Sick of spinach

September 19, 2006

The country is full of uncontaminated fresh spinach, but it would be foolish at this point to eat any. An outbreak of E. coli in at least 20 states is probably traceable to one packager or even just one farm, but until that source has been identified, no fresh spinach should be considered safe.

There was a time when produce was local and seasonal, but that time, though lamented by some, is gone. The American grocery business is national in scope, and one of the benefits of that - and it's a major one - is the availability of all sorts of fresh fruit and vegetables, year-round. But it also means that if there's bad spinach in the system, it's a national problem. Moreover, every spinach farmer suffers from the voluntary nationwide recall, and based on past contamination incidents, it may take a long while to recover public acceptance.

California produces 74 percent of the country's spinach, and suspicion, at the moment, falls on the Salinas Valley, in Monterey County, where spinach farms are clustered and where problems with E. coli contamination in river water, which can flood the fields, have flared in the past.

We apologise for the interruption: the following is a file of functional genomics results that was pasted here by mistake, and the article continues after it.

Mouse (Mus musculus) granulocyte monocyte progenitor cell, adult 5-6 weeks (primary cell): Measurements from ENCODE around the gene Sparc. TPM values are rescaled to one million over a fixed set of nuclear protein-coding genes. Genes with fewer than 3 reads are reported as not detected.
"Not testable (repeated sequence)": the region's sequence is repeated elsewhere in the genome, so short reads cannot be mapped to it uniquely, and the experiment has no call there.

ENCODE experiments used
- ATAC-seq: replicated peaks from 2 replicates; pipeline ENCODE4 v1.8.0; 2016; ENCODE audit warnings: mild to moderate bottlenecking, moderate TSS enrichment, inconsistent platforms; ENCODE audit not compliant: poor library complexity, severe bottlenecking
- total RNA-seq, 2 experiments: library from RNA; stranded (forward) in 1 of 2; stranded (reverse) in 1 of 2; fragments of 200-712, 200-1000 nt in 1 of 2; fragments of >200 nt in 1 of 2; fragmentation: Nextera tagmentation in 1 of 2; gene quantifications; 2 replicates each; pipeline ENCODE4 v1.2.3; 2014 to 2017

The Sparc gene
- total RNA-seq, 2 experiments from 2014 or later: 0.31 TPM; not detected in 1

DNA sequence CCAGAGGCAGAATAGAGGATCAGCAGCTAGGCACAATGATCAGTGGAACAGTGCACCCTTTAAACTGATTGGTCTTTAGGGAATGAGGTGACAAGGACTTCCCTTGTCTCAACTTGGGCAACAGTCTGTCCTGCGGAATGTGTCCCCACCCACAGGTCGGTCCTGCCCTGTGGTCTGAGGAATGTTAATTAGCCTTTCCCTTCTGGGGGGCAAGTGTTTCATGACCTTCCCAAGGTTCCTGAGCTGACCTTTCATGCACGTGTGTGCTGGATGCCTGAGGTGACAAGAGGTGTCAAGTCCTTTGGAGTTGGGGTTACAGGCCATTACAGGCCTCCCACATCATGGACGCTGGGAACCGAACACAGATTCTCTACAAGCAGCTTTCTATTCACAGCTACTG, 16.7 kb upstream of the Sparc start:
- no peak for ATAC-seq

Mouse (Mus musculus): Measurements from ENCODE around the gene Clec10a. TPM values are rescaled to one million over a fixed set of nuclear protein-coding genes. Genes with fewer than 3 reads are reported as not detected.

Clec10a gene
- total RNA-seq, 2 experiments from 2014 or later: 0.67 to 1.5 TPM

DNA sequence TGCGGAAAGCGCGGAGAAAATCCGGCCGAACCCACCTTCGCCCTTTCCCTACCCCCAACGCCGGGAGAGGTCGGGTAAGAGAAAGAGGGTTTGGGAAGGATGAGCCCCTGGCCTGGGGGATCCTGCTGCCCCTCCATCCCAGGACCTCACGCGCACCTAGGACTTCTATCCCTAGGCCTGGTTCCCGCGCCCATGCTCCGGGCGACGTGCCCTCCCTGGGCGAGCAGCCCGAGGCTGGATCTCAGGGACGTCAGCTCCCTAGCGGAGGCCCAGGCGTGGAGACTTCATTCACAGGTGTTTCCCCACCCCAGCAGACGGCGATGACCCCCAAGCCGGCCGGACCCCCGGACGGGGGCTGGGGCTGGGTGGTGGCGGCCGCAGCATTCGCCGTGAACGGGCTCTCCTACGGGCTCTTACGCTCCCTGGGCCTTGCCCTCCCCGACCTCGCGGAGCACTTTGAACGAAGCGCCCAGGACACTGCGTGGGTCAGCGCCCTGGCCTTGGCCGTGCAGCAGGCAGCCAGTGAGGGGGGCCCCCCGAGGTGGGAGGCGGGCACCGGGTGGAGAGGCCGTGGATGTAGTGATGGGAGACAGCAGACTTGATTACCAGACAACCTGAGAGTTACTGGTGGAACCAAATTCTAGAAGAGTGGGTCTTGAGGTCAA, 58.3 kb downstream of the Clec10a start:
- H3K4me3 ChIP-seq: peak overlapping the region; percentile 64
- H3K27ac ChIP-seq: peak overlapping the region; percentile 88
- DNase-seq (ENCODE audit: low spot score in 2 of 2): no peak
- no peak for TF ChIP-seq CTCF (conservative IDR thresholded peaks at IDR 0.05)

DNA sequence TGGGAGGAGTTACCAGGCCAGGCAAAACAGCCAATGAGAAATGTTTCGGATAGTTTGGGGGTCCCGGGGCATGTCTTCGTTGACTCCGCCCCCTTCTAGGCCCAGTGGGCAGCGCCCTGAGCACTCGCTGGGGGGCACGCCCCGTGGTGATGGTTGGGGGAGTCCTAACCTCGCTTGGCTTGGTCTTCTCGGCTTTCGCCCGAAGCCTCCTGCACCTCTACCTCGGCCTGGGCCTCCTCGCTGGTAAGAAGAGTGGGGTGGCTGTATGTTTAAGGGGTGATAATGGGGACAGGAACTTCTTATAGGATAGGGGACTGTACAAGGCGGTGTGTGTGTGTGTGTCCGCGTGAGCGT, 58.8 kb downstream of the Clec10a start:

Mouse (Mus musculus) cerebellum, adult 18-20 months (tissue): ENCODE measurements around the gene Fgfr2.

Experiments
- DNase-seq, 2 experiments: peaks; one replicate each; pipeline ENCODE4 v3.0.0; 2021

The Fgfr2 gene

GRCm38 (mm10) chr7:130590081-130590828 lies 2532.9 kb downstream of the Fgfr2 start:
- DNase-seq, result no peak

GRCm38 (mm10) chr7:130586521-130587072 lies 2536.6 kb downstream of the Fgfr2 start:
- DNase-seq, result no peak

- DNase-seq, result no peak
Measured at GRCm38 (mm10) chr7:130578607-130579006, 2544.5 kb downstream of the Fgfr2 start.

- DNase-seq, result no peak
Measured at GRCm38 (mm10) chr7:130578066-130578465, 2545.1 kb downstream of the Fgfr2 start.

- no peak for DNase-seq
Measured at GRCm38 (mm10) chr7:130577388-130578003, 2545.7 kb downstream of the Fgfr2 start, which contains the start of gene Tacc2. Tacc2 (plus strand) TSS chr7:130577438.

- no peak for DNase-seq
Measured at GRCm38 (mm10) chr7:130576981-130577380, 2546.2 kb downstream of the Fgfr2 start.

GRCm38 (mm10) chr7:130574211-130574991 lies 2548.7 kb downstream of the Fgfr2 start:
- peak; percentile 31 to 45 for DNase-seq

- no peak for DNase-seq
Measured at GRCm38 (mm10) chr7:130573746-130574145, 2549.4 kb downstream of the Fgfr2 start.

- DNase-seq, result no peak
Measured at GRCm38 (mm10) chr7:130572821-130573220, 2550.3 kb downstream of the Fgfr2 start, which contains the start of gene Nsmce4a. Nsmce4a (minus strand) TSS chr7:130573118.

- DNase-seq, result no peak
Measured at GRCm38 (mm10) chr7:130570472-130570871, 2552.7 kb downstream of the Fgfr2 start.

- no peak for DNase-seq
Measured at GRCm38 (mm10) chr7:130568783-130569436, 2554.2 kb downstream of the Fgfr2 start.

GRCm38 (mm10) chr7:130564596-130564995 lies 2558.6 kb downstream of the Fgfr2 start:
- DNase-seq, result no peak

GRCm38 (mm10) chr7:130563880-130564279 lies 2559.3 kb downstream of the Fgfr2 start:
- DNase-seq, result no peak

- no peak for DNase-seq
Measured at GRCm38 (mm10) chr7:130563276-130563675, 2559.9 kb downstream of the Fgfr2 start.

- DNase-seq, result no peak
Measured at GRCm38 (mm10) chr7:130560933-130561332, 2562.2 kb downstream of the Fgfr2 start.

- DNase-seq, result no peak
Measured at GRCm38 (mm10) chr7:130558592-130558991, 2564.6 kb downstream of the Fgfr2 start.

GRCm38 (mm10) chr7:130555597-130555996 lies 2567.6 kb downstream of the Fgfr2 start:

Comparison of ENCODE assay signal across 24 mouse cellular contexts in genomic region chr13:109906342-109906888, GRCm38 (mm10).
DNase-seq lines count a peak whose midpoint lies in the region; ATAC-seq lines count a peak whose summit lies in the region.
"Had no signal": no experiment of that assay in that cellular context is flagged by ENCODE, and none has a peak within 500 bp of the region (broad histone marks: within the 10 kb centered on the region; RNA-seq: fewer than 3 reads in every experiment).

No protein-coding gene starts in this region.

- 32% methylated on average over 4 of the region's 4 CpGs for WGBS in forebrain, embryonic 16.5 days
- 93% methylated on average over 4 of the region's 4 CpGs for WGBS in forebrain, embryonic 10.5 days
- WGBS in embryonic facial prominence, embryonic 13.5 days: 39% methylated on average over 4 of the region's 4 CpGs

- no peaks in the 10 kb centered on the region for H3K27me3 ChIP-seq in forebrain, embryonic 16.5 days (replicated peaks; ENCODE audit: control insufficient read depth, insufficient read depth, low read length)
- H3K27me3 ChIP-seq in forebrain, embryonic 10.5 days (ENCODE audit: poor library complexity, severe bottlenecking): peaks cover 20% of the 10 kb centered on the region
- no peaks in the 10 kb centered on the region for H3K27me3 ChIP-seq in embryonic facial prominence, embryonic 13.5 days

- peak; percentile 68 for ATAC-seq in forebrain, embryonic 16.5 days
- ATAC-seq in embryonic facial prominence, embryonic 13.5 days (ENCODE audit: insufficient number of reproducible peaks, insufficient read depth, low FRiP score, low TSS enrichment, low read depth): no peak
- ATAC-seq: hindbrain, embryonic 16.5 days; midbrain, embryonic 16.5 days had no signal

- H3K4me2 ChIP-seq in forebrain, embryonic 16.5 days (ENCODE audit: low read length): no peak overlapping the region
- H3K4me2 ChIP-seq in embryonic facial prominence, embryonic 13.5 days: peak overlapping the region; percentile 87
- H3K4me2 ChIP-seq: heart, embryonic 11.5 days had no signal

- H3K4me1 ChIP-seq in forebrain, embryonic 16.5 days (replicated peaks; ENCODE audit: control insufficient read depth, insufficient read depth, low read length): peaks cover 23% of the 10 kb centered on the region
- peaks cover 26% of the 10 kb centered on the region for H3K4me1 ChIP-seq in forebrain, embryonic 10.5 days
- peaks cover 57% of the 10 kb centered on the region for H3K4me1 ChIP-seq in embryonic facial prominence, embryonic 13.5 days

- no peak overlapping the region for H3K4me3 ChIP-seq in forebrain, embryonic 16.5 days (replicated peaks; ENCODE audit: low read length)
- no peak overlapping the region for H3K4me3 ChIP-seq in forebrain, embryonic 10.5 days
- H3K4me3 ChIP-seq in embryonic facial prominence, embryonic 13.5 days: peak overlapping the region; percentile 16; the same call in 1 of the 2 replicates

Supermarket chains are clearing their shelves of bagged spinach and removing fresh spinach from salad bars, but this is a voluntary move on their part and perhaps inevitably there is some confusion. In Baltimore, the city Health Department has issued an advisory to all grocery stores, and inspectors are on the lookout for spinach as they make their rounds. But the onus, really, is on the shopper: Check for ingredients, especially on those bags of mixed salad greens, and stick to lettuce for the time being.

Cooked spinach, incidentally, should be OK if properly prepared, and that would include frozen and canned spinach. Popeye should have nothing to worry about.

One thing that always becomes clear with incidents like this is that the U.S. government does not have an army of food-safety enforcers. Much of the real forensic work when there's an outbreak of food-based illness is done by local health departments. It's a system that harkens back to an earlier era and that still works, pretty well, most of the time. It may not be sufficient if a real crisis ever shakes the food distribution business in this country, and now would be a good time to consider strengthening it.

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